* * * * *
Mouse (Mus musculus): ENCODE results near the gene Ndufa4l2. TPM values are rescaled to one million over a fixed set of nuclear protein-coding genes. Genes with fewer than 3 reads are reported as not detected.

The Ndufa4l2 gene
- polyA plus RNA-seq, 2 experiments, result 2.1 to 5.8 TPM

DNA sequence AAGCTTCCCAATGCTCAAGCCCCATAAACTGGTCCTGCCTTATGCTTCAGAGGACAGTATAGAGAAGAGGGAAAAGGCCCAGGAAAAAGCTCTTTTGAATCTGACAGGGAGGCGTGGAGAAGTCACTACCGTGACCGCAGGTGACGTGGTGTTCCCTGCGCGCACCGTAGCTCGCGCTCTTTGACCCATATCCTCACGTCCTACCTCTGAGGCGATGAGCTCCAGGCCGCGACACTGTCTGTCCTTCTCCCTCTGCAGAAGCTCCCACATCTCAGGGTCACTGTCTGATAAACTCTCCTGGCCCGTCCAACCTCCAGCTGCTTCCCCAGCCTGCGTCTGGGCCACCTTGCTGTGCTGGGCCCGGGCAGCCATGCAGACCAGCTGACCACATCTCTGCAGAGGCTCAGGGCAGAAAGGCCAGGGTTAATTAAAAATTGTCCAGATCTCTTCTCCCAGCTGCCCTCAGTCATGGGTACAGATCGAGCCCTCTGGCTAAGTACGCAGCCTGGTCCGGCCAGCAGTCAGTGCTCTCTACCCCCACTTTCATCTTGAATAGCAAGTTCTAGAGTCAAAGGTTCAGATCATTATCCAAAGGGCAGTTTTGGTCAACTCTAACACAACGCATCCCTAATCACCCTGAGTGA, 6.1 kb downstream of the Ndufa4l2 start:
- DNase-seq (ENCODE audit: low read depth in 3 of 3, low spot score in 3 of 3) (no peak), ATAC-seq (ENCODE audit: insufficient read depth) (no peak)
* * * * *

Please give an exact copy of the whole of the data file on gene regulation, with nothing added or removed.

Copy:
Mouse (Mus musculus): ENCODE results near the gene Ndufa4l2. TPM values are rescaled to one million over a fixed set of nuclear protein-coding genes. Genes with fewer than 3 reads are reported as not detected.

The Ndufa4l2 gene
- polyA plus RNA-seq, 2 experiments, result 2.1 to 5.8 TPM

DNA sequence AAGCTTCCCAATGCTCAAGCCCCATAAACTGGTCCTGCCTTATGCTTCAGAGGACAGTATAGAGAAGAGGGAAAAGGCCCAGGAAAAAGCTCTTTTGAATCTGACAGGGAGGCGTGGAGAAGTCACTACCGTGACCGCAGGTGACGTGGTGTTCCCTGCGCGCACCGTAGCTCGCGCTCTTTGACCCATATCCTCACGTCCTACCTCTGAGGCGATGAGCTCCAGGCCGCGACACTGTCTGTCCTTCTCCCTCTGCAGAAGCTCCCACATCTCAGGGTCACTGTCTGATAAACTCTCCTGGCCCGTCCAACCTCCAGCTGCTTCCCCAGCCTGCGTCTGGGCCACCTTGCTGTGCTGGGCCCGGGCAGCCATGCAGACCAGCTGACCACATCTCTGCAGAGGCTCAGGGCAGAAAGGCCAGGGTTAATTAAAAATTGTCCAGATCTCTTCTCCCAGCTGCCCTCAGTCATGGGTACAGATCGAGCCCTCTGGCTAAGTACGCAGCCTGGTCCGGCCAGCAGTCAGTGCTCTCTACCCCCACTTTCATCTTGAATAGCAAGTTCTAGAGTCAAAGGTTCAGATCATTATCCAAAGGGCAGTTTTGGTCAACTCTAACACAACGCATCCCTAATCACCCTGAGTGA, 6.1 kb downstream of the Ndufa4l2 start:
- DNase-seq (ENCODE audit: low read depth in 3 of 3, low spot score in 3 of 3) (no peak), ATAC-seq (ENCODE audit: insufficient read depth) (no peak)